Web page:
It was the spring of 1994; I had just returned to my home school district after a year of expulsion for a number of disciplinary reasons. A man by the name of Edward Joseph noticed me (and several others) and took us under his wing. He introduced us to post high school options, encouraged us to strongly consider college, and even taught us life skills. Mr. Joseph saw a void and endeavored to fill it through mentorship. This endeavor not only changed the trajectory for many of us but has enabled a few of us to repeat the pattern for other young people in our respective communities. The University defined the functions of a mentor this way, “A mentor may share with a mentee (or protege) information about his or her own career path, as well as provide guidance, motivation, emotional support, and role modeling.” Why is this important? Because many of our youth are misguided, uncertain about who they are and where they are headed, and some are just ignorant to the fact that life will exist beyond their teenage years.
Mentors are so important for our youth because they serve as a source of stimuli, or a voice of motivation and affirmation. In my nearly 20-year experience working with youth, one of the common themes (especially with his generation) seems to be a lack of motivation. A mentor has a golden opportunity here to speak life into the young person in a way that will not only challenge them but motivate them to see beyond their current circumstances and emotional state. Our youth are often “beaten up” verbally and emotionally, especially when they fail to meet the expectations of the adults in their life. A great mentor will get to the core of “what makes the mentee tick” and motivate them!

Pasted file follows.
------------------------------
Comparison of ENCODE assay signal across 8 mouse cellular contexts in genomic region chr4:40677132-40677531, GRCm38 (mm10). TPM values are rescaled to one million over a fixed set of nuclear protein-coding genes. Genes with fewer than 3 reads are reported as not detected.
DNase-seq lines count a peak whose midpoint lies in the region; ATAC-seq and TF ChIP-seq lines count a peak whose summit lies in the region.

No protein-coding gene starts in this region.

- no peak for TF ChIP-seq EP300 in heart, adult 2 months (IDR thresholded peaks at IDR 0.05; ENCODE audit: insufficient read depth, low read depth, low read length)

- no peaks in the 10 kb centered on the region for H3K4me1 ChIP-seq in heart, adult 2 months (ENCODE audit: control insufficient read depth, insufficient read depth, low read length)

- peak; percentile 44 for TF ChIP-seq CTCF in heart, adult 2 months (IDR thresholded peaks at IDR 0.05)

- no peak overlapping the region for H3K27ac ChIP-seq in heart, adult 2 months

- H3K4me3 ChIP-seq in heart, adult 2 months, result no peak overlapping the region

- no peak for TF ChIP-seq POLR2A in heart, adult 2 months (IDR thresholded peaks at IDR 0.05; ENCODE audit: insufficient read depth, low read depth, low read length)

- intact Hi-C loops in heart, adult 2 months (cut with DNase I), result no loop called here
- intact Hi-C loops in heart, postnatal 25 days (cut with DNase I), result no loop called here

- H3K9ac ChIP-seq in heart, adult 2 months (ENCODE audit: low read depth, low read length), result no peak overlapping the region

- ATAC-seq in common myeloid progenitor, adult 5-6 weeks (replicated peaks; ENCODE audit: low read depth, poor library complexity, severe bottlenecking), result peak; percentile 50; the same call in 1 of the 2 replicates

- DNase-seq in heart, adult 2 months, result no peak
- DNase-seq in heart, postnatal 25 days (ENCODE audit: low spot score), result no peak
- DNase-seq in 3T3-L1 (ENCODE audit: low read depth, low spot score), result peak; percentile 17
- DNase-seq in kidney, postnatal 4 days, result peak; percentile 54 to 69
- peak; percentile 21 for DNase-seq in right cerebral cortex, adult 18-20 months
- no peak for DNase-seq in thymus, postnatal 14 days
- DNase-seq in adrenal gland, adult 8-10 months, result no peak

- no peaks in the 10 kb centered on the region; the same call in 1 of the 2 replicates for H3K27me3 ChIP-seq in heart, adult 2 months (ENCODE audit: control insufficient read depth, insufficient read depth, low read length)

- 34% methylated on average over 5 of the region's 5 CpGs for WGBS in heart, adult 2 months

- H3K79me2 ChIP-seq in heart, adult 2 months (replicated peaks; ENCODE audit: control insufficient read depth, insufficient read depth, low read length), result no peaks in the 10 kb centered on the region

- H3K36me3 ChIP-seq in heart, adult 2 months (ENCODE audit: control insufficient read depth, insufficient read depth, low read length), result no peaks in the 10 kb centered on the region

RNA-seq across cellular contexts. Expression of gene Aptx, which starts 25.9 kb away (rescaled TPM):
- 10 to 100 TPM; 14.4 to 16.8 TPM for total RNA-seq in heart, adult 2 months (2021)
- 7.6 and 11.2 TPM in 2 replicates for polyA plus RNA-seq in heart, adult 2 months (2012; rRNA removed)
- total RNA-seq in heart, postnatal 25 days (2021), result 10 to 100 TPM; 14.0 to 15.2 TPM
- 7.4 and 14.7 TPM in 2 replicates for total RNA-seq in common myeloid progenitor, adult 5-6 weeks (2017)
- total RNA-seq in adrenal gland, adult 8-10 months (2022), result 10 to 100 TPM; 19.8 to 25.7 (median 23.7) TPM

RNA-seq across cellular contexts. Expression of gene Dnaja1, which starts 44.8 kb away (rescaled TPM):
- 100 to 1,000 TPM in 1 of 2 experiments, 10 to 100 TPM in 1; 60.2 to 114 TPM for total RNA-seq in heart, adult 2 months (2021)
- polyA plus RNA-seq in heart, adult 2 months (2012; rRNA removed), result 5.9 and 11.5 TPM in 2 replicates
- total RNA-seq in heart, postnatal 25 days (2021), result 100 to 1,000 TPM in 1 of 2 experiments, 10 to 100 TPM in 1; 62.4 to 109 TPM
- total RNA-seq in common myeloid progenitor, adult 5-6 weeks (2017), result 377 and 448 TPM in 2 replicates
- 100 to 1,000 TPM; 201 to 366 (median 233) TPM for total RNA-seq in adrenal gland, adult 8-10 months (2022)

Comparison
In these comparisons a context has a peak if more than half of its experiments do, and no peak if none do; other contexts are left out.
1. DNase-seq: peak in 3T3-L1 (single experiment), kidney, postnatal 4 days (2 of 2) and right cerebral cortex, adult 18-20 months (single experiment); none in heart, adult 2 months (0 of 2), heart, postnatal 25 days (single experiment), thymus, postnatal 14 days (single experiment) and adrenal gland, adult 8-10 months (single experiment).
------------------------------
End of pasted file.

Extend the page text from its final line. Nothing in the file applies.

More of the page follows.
Another purpose of mentors; a place of confidentiality. Again, from my experience, many youths feel as if their voices have been muted. This feeling causes them to shrink into a proverbial corner, and forces them to internally conceal their true emotions, thoughts, etc. An effective mentor will use this moment to foster trust. I have discovered that in order to teach a young person, you have to be able to reach them. A mentor that intentionally strives to break the code of silence with a mentee will allow the mentee to become vulnerable. This will open the lines of communication and in turn will prove to build trust.
Finally, the mentor can prove to be a valuable bridge, connecting the mentee to their goals. The current mentorship program that I host at our local High School has been able to facilitate these types of connections. Some of these young men desire to graduate and become mechanics, barbers, so forth and so on. The look on the faces of the young men once it was revealed that we ae connecting them with professionals from the fields that they inquired about was gratifying in itself. As a mentor, the ability to build relationships as a bridge is paramount to the success of the mentee.
Why mentor? Because they are not the future, they are the NOW!!!